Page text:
MADRID (Reuters) – Climate activists demanded that governments put science above narrow political interests on Friday as negotiators battled to secure stronger commitments on the last day of a U.N. summit aimed at reducing the risk of catastrophic global warming.
EU Executive Vice-President in charge of the European Green Deal, Frans Timmermans poses with ministers and envoys from the High Ambition Coalition during the U.N. Climate Change Conference (COP25) in Madrid, Spain, December 13, 2019. REUTERS/Nacho Doce
Extinction Rebellion, a civil disobedience campaign that has rallied thousands of protesters courting arrest this year, delivered its call after meeting senior officials at the gathering, where negotiations are going down to the wire.
“We’ve had 25 years of talks and the only thing that really matters is global emissions are still rising,” said Tim Crosland, a prominent member of Extinction Rebellion, which launched it campaign by occupying bridges and blocking roads in Britain just over a year ago.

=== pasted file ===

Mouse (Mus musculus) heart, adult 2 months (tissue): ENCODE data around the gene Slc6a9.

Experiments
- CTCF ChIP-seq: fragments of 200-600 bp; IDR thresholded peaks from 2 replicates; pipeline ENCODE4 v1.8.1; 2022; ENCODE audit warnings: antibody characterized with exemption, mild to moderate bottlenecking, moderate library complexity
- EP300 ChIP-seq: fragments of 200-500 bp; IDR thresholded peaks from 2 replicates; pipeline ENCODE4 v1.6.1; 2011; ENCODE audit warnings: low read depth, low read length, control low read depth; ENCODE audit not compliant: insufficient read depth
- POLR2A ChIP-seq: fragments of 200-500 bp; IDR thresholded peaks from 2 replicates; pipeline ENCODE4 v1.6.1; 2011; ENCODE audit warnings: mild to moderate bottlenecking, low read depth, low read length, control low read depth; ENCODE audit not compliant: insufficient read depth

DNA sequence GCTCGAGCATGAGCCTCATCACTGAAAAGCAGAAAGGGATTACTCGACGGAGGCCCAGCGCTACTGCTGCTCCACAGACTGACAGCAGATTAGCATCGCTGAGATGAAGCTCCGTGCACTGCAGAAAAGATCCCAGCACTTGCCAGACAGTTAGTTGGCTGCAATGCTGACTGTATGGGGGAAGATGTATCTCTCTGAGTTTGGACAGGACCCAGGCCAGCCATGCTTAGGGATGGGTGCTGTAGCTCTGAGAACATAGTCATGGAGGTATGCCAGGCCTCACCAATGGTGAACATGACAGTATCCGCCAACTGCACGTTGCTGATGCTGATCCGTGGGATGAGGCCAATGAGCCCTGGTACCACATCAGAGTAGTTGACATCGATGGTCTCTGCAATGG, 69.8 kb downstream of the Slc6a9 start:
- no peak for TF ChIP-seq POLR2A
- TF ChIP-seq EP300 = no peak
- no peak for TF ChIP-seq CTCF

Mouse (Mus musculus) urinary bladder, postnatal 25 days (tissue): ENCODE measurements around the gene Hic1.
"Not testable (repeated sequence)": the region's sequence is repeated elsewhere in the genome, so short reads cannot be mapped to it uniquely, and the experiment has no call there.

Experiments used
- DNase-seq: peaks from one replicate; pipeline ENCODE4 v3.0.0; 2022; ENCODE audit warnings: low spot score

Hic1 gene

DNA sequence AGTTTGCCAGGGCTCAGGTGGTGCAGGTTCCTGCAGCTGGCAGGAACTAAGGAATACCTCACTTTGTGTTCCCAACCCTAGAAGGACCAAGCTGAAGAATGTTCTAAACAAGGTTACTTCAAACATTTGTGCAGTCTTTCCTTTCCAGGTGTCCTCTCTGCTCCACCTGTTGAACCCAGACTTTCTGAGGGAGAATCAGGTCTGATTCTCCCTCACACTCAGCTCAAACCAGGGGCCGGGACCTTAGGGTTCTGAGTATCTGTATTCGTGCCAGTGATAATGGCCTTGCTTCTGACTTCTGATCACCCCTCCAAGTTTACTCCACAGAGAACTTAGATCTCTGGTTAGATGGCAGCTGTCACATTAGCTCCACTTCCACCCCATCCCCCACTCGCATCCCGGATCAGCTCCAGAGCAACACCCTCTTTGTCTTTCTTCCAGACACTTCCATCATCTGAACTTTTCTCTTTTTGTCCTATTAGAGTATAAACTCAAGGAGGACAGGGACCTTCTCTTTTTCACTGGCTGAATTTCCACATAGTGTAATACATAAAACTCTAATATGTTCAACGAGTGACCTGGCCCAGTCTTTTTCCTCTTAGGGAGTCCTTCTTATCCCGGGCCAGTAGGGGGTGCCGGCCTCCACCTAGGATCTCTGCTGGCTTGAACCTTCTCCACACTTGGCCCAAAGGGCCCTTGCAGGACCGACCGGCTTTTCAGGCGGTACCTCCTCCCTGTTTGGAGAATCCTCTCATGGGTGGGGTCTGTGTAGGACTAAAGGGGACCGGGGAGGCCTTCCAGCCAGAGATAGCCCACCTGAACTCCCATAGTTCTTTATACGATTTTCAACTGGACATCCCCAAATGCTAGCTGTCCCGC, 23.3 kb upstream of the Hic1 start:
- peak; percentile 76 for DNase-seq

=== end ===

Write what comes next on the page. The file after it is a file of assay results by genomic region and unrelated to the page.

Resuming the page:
“We say you have to shift the conversation to what’s necessary, to what has to be done to avert disaster and that’s the only conversation that really matters,” he told reporters.
He was speaking after Extinction Rebellion representatives met Gonzalo Munoz, climate change envoy of Chile, which holds the presidency of the talks, and other officials.
The two-week conference, which was moved to Spain after social unrest erupted in Chile, entered its final day with delegates disputing outstanding issues from the 2015 Paris Agreement, which aims to limit fast-rising global temperatures.
Questions to resolve include finance to support the countries most vulnerable to climate change, rules guiding international trade in carbon credits, and whether big countries will give a strong signal of intent to curb emissions.
The tortuous progress of the talks cut a stark contrast to the explosion of climate activism seen in the past year, from colorful Extinction Rebellion protests to block traffic in cities, to the school strike movement inspired by teen activist Greta Thunberg, who spoke at the talks this week.
With the annual negotiations entering the traditional phase of last-minute brinkmanship, which can stretch deep into the night, some negotiators said they feared that the conference would end with weak resolutions.
“We are seeing regression not progression, specifically because some countries are not willing to come forward on climate finance,” said Mohamed Nasr, chair of the Africa bloc of negotiators. “There is a very big question on the commitment of the parties to the Paris Agreement.”
Additional reporting by Jake Spring; Editing by Angus MacSwan